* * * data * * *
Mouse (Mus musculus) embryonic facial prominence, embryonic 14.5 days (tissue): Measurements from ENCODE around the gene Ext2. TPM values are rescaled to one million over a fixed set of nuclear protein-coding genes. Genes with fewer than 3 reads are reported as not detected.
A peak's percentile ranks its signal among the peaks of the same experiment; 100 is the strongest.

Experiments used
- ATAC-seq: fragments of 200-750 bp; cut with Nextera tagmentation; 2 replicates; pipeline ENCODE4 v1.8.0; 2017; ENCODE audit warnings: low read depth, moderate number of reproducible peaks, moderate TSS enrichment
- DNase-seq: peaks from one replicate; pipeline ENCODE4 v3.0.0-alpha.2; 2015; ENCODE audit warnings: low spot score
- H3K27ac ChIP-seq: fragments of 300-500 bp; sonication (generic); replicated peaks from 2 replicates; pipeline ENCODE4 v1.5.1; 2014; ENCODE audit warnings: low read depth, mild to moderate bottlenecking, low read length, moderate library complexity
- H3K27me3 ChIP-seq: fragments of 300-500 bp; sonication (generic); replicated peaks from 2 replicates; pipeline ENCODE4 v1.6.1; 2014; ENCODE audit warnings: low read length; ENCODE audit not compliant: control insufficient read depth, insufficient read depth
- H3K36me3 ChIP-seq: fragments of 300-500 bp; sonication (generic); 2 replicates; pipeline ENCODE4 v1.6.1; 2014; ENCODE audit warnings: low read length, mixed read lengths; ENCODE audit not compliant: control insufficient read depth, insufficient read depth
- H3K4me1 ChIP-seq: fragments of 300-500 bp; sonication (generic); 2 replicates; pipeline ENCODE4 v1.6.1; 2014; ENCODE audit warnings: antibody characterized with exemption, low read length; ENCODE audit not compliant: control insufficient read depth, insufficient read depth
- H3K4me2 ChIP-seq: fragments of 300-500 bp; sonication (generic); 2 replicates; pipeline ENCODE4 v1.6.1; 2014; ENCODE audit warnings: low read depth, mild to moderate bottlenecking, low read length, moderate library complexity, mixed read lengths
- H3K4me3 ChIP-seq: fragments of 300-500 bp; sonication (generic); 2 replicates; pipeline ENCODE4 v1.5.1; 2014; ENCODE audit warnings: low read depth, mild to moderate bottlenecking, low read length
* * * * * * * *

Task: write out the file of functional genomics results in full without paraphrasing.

Mouse (Mus musculus) embryonic facial prominence, embryonic 14.5 days (tissue): Measurements from ENCODE around the gene Ext2. TPM values are rescaled to one million over a fixed set of nuclear protein-coding genes. Genes with fewer than 3 reads are reported as not detected.
A peak's percentile ranks its signal among the peaks of the same experiment; 100 is the strongest.

Experiments used
- ATAC-seq: fragments of 200-750 bp; cut with Nextera tagmentation; 2 replicates; pipeline ENCODE4 v1.8.0; 2017; ENCODE audit warnings: low read depth, moderate number of reproducible peaks, moderate TSS enrichment
- DNase-seq: peaks from one replicate; pipeline ENCODE4 v3.0.0-alpha.2; 2015; ENCODE audit warnings: low spot score
- H3K27ac ChIP-seq: fragments of 300-500 bp; sonication (generic); replicated peaks from 2 replicates; pipeline ENCODE4 v1.5.1; 2014; ENCODE audit warnings: low read depth, mild to moderate bottlenecking, low read length, moderate library complexity
- H3K27me3 ChIP-seq: fragments of 300-500 bp; sonication (generic); replicated peaks from 2 replicates; pipeline ENCODE4 v1.6.1; 2014; ENCODE audit warnings: low read length; ENCODE audit not compliant: control insufficient read depth, insufficient read depth
- H3K36me3 ChIP-seq: fragments of 300-500 bp; sonication (generic); 2 replicates; pipeline ENCODE4 v1.6.1; 2014; ENCODE audit warnings: low read length, mixed read lengths; ENCODE audit not compliant: control insufficient read depth, insufficient read depth
- H3K4me1 ChIP-seq: fragments of 300-500 bp; sonication (generic); 2 replicates; pipeline ENCODE4 v1.6.1; 2014; ENCODE audit warnings: antibody characterized with exemption, low read length; ENCODE audit not compliant: control insufficient read depth, insufficient read depth
- H3K4me2 ChIP-seq: fragments of 300-500 bp; sonication (generic); 2 replicates; pipeline ENCODE4 v1.6.1; 2014; ENCODE audit warnings: low read depth, mild to moderate bottlenecking, low read length, moderate library complexity, mixed read lengths
- H3K4me3 ChIP-seq: fragments of 300-500 bp; sonication (generic); 2 replicates; pipeline ENCODE4 v1.5.1; 2014; ENCODE audit warnings: low read depth, mild to moderate bottlenecking, low read length